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The importance of the mid-19th-century American whaling industry, which was dominated by ports in southern New England, especially New Bedford, Massachusetts, is documented by this innovative thematic map. It was prepared by Matthew Fontaine Maury, an American naval officer and oceanographer who served as the Superintendent of the U.S. Navy Depot of Charts and Instruments (later the U.S. Naval Observatory) from 1842 to 1861. Because of his contributions to oceanography including a series of wind and current charts for the world oceans, Maury is recognized as the father of the science of oceanography.
Collecting data from various sources including logs from whaling ships, he compiled this map showing the distribution of several different species of whales, identifying each with a combination of color and pictorial symbols. For example, the occurrence of the sperm whale, which provided the basis of the New England whaling trade, was identified with a pink color and a small diagram of a whale with one spout. Seasonal variations were indicated by the letters w (winter), v (spring), s (summer), a (autumn), and all (all months).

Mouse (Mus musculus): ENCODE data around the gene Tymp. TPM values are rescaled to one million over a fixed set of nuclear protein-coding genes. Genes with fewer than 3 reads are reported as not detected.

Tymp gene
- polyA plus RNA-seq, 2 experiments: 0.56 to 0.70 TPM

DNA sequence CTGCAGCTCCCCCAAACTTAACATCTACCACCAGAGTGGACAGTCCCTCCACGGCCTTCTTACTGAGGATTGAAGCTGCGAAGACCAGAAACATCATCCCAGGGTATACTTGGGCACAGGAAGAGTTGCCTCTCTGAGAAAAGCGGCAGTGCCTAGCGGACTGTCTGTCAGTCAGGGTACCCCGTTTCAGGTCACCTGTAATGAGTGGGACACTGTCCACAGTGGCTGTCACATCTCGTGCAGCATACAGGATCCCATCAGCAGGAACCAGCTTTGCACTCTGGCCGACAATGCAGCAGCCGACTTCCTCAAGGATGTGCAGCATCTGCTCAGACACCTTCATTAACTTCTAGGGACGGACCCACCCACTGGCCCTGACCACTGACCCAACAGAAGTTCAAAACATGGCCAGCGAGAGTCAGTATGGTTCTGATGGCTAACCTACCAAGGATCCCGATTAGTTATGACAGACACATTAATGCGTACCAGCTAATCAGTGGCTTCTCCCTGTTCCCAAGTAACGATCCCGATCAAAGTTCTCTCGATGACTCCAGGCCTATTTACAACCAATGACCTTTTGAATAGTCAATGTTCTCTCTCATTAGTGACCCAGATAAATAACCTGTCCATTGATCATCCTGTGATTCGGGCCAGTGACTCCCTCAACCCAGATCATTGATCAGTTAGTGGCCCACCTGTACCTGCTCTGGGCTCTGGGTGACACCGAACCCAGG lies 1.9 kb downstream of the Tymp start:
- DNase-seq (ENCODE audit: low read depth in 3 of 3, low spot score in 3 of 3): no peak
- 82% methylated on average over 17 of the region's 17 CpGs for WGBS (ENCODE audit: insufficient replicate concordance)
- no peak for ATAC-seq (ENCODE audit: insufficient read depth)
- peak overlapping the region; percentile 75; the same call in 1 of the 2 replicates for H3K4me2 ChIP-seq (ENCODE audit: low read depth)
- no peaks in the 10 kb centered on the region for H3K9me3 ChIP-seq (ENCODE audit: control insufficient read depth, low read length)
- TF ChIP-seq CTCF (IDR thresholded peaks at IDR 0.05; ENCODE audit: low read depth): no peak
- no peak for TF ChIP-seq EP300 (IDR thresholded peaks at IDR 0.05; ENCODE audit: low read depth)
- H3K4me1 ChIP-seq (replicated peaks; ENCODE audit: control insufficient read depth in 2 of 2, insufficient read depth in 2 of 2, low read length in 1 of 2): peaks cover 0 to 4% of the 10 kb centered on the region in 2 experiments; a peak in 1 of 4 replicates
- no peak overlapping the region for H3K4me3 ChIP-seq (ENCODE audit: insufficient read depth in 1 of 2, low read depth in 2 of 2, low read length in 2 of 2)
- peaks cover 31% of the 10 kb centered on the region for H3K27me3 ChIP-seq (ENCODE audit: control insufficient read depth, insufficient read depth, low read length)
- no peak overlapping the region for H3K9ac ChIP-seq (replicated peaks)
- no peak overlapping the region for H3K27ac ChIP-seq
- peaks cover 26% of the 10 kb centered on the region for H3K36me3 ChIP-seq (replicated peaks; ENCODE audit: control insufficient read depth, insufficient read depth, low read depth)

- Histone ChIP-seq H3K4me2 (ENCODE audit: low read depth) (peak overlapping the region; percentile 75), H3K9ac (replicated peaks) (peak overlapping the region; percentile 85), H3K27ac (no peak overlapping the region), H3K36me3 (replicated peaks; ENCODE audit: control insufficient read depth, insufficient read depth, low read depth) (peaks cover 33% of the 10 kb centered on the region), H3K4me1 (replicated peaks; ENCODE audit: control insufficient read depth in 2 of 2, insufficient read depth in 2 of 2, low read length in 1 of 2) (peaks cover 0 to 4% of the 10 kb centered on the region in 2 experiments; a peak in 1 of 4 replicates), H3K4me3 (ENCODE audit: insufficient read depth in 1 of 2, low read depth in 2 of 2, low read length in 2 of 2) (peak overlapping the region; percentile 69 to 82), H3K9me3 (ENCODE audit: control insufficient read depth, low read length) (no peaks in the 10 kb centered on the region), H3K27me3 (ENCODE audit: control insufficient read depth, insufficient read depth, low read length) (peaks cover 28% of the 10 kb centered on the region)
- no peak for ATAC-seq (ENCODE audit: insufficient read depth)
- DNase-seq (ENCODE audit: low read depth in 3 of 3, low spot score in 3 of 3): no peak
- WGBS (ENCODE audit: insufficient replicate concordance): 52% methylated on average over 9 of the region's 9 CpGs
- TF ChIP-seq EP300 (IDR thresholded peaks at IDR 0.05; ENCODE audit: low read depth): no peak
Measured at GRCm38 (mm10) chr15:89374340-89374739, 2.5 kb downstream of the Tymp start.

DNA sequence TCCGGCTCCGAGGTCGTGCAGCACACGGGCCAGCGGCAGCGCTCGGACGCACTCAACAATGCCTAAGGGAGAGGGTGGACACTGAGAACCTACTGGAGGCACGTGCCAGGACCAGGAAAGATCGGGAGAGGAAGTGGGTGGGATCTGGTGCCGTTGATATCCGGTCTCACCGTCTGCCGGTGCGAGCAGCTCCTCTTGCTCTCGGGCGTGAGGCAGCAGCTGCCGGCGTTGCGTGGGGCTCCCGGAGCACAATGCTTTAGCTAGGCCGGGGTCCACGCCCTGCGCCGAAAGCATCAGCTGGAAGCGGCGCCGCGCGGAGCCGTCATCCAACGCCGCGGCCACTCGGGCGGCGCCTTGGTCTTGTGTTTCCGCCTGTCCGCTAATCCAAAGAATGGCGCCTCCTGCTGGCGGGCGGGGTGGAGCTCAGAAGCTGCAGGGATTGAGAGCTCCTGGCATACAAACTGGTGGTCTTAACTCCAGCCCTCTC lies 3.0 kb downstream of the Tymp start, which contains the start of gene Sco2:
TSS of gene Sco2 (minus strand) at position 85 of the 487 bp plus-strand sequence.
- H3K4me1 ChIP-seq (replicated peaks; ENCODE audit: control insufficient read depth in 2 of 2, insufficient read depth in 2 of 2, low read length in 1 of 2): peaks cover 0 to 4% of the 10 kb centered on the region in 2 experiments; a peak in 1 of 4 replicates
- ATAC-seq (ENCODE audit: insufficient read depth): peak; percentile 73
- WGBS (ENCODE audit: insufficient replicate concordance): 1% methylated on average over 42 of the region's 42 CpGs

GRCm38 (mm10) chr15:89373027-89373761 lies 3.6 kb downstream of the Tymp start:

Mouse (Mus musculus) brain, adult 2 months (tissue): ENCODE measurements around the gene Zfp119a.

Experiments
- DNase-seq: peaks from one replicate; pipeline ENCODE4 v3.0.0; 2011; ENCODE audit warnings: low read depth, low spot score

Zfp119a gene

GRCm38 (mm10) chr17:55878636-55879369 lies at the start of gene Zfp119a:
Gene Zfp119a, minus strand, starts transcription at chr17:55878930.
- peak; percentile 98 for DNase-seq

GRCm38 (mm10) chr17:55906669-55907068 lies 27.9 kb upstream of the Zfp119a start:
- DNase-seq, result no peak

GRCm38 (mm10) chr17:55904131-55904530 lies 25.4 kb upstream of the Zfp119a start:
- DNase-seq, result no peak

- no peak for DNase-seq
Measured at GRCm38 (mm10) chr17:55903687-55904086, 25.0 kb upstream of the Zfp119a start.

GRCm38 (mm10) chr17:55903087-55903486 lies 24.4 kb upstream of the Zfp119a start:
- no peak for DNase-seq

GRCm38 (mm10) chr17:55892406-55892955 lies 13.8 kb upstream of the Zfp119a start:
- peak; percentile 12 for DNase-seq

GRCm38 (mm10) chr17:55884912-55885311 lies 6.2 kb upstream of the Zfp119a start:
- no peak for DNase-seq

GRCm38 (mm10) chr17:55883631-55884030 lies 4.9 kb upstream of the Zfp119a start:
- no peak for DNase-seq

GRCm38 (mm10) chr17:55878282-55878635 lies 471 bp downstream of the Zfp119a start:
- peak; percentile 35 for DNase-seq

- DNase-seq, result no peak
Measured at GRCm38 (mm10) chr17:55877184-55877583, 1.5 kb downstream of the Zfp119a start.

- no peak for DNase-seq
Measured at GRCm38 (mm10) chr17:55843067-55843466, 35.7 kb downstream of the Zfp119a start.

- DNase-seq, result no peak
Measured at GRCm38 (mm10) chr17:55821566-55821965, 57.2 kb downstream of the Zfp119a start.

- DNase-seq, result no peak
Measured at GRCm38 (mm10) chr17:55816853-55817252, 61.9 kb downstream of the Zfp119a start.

In constructing this map, Maury used a Mercator projection centered on the Pacific Ocean. While this projection was probably not the best choice for a single thematic topic, because it exaggerates the spatial extent of the southern and northern oceans, it was the commonly used projection for navigational purposes during the 19th century. By centering the map on the Pacific Ocean, however, Maury showed that the primary habitat of whales was the Pacific arena rather than the Atlantic, where the whale resources had been terribly depleted.
Interestingly, the sperm whale distribution was heavily concentrated in the central Pacific. This includes the area between Hawaii and the California coast, appearing just to the right of the map's center, where New England whalers focused their efforts.